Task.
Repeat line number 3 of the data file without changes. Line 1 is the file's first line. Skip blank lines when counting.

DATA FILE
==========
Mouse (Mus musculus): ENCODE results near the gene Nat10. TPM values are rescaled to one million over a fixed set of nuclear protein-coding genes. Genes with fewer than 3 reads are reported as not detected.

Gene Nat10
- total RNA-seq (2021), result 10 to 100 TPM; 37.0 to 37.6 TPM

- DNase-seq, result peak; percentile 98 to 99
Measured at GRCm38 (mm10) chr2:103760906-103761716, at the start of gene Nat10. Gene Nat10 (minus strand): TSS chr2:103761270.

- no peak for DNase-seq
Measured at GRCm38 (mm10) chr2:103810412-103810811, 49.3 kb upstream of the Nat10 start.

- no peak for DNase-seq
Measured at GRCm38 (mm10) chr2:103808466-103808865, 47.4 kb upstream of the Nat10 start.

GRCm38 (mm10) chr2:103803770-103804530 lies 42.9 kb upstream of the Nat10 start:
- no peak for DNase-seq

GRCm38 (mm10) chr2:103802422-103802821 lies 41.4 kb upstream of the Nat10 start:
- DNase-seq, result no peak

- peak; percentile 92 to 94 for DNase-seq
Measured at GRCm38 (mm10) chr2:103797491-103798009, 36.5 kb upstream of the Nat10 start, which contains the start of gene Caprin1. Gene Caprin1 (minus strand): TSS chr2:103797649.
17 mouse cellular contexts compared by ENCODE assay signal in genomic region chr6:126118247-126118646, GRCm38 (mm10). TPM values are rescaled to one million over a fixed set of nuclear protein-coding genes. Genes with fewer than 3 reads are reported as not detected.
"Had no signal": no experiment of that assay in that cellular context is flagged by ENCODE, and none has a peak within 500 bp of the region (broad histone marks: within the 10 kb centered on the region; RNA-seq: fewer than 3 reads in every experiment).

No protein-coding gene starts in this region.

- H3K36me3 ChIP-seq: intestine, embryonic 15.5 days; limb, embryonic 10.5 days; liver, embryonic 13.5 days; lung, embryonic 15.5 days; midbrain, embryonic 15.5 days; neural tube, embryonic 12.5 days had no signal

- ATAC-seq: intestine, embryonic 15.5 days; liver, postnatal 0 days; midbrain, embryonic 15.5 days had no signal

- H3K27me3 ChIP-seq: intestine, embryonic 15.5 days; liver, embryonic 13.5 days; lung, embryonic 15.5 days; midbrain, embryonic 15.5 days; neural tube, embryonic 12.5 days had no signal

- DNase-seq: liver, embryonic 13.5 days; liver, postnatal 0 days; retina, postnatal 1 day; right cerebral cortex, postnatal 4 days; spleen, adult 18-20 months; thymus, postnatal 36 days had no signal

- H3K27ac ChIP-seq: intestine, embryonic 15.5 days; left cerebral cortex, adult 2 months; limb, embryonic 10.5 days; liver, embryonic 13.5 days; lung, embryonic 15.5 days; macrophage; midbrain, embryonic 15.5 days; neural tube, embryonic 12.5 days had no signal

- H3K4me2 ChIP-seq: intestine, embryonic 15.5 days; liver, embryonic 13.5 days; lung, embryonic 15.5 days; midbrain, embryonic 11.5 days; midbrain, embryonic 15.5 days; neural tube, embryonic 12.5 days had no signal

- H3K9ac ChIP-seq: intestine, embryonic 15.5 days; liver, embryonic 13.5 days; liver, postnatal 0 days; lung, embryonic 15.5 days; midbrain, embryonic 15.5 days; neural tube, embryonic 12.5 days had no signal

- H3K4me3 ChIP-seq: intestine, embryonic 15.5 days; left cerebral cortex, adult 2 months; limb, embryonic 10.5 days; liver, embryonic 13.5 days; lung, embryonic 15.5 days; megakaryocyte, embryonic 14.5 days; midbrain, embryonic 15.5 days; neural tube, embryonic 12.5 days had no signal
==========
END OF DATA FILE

- total RNA-seq (2021), result 10 to 100 TPM; 37.0 to 37.6 TPM